In a commercial real estate transaction, a seller can leave a lot of money on the table if the buyer is well represented and they are not. Worse still, the seller may look to the buyer’s broker for advice and mistakenly believe that they are being represented and receiving advice that is in their best interest. How do you know if you need independent representation? Every seller can benefit from having their own representation, and I will lay out a few reasons why below, as well as a few case studies.
“Plans fail for lack of counsel, but with many advisers they succeed”
A few years ago, an owner who we will name “Steve” owned an automotive shop on a busy downtown corner. He was approached by his neighbor, who wanted to buy his building for what Steve believed to be a fair price. Steve accepted the offer and closed on the property. A few months later, he realized that due to the capital gain on the fully depreciated building, his taxes were nearly a quarter of the sales price! Not only had he underpriced the building, but after paying off his mortgage, the burden from tax bill started a process which ultimately led to his bankruptcy. If a good agent had advised him, they would have advised him of his tax implications, as well as making sure that the sale price was in line with the market.
About two years ago, a woman we will name “Sherry” owned a home in a downtown neighborhood. Her family was growing, and she wanted to purchase a larger home. She put an offer on a nearby home which was for sale by owner. Neither buyer or seller had any real estate experience, and they used a form they found online. Once the property was under contract, she put her home up for sale by owner. Within days, a buyer’s agent brought her an offer on her home. Sherry wanted to make sure that the contract was contingent upon her closing on the other property, which the buyer’s agent assured her it was. There were some complications with her loan, and the seller of the property she was buying refused to give her an extension—and she was forced to terminate. When she asked the buyer’s agent about terminating the contract on her home, she refused, and said that they would sue for specific performance if she did not sell. Ultimately, she was forced to sell her home under market value, and rented an apartment across the street. If a good agent had been involved, Sherry would not have been forced to sell her home for below market value, and likely would be living right now in what she considered her “dream home”.
4 Reasons to have independent representation
- The buyer’s agent has a duty of loyalty to protect their client’s best interest. Some brokers may attempt to practice what is called Dual Agency. Dual agency is a slippery slope and frowned upon by most brokers. Often what happens is that one party is treated as a “client”, and the other as a “customer”—meaning that client receives the duty of loyalty while the customer does not. All these details should be clearly disclosed to both parties, and failure to do is an egregious license law violation.
- Better Leverage
- Another reason to have separate representation is for negotiating leverage. Commercial Real Estate agents, especially CCIMs, are trained to help negotiate the best possible price and terms. If you are communicating any personal details to the buyer’s broker, then they have a duty to tell the seller—which may completely remove any negotiating leverage you may have had. Think about it—any personal details which may make the Buyer think you need the money more than they need the property WILL be used against you. Your exclusive agent’s duty is to protect those details, while working to tip the scales in your favor.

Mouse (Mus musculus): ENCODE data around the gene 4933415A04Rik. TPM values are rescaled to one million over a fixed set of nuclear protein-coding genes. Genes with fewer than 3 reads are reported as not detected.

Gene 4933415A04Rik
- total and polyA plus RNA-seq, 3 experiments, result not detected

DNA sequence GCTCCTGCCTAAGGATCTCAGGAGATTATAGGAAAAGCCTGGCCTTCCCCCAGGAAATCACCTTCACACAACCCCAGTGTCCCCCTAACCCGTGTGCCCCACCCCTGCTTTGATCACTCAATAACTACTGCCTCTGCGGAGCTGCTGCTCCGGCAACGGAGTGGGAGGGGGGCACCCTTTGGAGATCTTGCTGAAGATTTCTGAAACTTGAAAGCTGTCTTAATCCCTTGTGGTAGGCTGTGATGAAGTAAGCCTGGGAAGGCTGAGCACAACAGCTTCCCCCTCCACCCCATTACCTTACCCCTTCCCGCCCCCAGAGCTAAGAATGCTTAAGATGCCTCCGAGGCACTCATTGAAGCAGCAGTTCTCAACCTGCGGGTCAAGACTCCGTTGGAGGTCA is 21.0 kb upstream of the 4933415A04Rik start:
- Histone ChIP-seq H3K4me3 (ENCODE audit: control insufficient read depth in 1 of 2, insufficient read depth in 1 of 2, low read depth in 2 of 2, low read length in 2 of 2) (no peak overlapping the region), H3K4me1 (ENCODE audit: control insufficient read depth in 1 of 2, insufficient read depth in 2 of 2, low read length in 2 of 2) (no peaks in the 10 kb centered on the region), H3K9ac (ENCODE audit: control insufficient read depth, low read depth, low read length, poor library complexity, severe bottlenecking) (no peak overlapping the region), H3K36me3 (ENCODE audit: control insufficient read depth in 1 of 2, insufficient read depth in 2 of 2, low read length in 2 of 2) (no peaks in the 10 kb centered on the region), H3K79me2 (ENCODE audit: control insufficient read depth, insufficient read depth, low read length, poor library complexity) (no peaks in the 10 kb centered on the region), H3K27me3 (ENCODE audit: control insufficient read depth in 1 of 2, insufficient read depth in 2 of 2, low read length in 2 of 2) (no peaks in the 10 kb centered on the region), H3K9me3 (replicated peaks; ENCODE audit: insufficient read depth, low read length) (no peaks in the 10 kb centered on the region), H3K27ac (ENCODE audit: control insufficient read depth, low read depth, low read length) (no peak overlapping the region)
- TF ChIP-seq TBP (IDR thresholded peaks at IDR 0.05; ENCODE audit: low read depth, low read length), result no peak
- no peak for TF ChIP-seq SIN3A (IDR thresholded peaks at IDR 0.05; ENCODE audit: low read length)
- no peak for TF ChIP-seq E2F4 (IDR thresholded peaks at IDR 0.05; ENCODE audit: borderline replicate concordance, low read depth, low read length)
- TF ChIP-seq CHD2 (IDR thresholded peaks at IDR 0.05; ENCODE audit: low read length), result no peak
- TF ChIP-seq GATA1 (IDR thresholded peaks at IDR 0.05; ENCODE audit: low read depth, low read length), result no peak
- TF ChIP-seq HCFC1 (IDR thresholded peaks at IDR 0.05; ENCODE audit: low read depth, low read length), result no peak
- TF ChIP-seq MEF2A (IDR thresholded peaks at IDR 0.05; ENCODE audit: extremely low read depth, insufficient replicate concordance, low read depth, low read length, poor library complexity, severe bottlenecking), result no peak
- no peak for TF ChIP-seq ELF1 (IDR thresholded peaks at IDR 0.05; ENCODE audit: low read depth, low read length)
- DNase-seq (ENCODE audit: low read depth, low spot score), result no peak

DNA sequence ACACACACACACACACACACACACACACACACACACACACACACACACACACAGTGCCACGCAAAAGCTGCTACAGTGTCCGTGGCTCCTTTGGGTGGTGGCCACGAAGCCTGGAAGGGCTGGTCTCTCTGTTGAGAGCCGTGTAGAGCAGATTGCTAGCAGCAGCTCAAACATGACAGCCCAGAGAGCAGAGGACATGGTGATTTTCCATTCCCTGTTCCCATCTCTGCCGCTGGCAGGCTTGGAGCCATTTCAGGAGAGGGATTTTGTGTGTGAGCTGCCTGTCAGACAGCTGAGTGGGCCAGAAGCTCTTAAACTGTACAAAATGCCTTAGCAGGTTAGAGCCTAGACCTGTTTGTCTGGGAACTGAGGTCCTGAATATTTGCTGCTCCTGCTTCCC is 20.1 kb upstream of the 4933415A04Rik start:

- If a buyer’s agent brings you an off-market offer on a property, how will you know if that price represents a fair market offer? Think about it—if someone is willing to go to the trouble to contact you, to do the due diligence and make an offer, could there be someone out there who would pay a little more? In my experience, off-market properties seem to sell for about 20% less than they might if they were properly marketed. Your agent’s role is to make sure that you are priced in accordance with the market, and not leaving any money on the table.
- Contracts & Due Diligence
- Your agent should be familiar with the documents and amendments you are reviewing and will be able to advise you about their implications. They will be able to suggest language that would better protect you, or additional clauses to add. They should also remind you to talk with your CPA to determine what your tax consequences will look like. You agent will also be able to help with due diligence items required by the Buyer—documents such as leases, tax returns, plats–as well as interfacing with government agencies for things such as permits, zoning details and environmental concerns. They will also be able to connect with the appraiser, and hopefully give them what they need to appraise your property for the highest appropriate amount—something that a Buyer’s agent could not do.
We would love to hear from you! Please comment below. Have you ever been in a situation with an unrepresented party? Or have you ever been in transaction where you lacked appropriate counsel? Do you have any horror stories from real estate deals where good advice could have made a difference?
(c) 2020 Jonathan Aceves